I guess I'm not as into psychedelia as I once was. Fun premise, tons of sex and violence, all major characters people of color or white women... but ultimately the spectacle didn't sustain the narrative. Well, hey, it got me through a plane ride...
Monty Ashley
Aug 22, 2018 rated it did not like it  ·  review of another edition
Couldn't finish it. Sorry.
Isabel (kittiwake)
"We can't all be monsters," Shima protested.
"Deep down inside, in our Underworld, we are. Up here, at the top of the iceberg, we censor and control it; but what happens when that brute beast in us escapes control, breaks out of the cage, and runs wild? Then you have Golem 100."
"How does it break out of the cage?"
"Sharpen a wit, baby. the bee-ladies get together in Regina's hive. They play witchcraft games. Of course they never succeed in raising the Devil because he doesn't exist. That's just
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Julia
My rule, when I’m not enjoying as book, is to read the first fifty pages before I stop reading it. (The rule is Nancy Pearl’s from her Book Lust: Recommended Reading for Every Mood, Moment, and Reason.) I couldn’t even read that much of this dreck; I read to page 39.

The plot as far as I read: A group of wealthy ladies get together to summon Satan because they are bored. And they keep doing it, because they think they have been unsuccessful. Meanwhile, there are a series of awful, horrific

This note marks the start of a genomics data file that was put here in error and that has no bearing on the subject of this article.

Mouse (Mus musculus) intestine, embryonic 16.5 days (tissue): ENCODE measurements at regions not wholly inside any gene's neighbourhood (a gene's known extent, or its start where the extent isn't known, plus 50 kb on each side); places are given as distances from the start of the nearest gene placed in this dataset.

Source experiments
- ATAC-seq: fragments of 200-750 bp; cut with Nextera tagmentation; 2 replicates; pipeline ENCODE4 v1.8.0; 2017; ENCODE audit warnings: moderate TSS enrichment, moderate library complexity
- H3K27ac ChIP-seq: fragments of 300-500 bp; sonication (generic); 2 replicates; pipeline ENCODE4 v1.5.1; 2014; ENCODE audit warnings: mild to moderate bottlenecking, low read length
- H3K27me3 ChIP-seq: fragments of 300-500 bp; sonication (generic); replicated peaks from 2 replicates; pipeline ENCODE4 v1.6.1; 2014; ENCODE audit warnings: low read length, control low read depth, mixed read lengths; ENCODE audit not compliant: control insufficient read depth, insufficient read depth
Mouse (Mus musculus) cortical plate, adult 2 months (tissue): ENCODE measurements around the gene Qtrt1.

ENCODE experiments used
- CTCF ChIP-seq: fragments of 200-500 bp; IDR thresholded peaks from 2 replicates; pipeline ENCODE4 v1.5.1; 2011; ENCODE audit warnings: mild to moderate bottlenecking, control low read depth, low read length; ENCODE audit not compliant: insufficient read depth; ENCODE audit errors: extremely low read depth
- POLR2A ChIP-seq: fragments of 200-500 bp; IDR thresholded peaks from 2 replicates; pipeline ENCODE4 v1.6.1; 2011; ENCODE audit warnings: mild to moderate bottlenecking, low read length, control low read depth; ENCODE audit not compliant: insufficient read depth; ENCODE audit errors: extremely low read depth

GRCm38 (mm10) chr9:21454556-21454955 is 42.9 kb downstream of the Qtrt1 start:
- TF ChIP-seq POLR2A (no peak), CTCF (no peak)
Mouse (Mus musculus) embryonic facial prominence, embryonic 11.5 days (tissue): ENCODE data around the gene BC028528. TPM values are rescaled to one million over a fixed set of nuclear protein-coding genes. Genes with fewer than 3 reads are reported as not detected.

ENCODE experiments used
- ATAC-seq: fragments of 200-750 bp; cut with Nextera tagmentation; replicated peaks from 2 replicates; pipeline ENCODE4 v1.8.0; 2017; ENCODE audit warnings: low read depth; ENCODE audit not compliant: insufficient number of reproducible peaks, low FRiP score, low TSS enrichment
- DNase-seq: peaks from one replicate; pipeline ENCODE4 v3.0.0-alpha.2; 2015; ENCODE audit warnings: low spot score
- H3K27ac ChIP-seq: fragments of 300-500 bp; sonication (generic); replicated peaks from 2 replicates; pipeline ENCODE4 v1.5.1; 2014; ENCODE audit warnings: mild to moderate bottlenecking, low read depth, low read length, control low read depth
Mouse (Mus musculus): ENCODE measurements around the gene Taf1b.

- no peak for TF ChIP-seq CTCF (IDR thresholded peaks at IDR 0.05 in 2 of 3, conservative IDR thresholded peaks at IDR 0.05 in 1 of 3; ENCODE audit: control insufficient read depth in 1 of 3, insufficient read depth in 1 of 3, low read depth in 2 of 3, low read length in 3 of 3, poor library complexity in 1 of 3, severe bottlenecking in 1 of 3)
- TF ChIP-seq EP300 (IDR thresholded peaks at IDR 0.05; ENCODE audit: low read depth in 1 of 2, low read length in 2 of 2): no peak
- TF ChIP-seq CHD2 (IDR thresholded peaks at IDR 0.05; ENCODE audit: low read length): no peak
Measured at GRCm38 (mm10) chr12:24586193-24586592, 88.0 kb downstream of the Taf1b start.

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Woolsyzygy
Crazy and horrifying. His prose and use of illustration make it a frantic mess, but by the end, it congeals into a haunting, thought-provoking conclusion. Bester has always speculated about how the human race will take its next evolutionary step and has never been afraid to explore bizarre possibilities. The 23rd century New York is a dystopia swallowed by the hip, tragic, and goofy drug/refugee culture; The Golem100 is a pretty far-fetched, almost absurd, monster; the characters who rise ...more
Logan
Jul 28, 2014 rated it did not like it
Crap. I only read about 120 pages and then skipped around to see if it ever started making any sense, but, no. It's just crap. Poorly written, uninteresting crap with terrible dialogue and ridiculous characters and a stoooopid premise. Hard to believe the same guy that wrote THE DEMOLISHED MAN and THE STARS MY DESTINATION and all those dozens of great short stories could spread his legs and drop a load like this one. Ah well.
Clare
Aug 02, 2011 rated it it was ok
An interesting read, as always, from Alfred Bester, however, not as good as his other books. I loved the ideas about the id and it is an interesting version of a future world. Although Alfred Bester is one of my favorite authors I could have skipped this book and been fine. Unless you absolutely love his books, skip it.
Christopher Wang
Aug 28, 2015 rated it really liked it  ·  review of another edition
the beginning was good

the trips with the images was very novel and bester is probably on par with PKD at times

the middle bit dragged on a little long

the very ending was absolutely amazing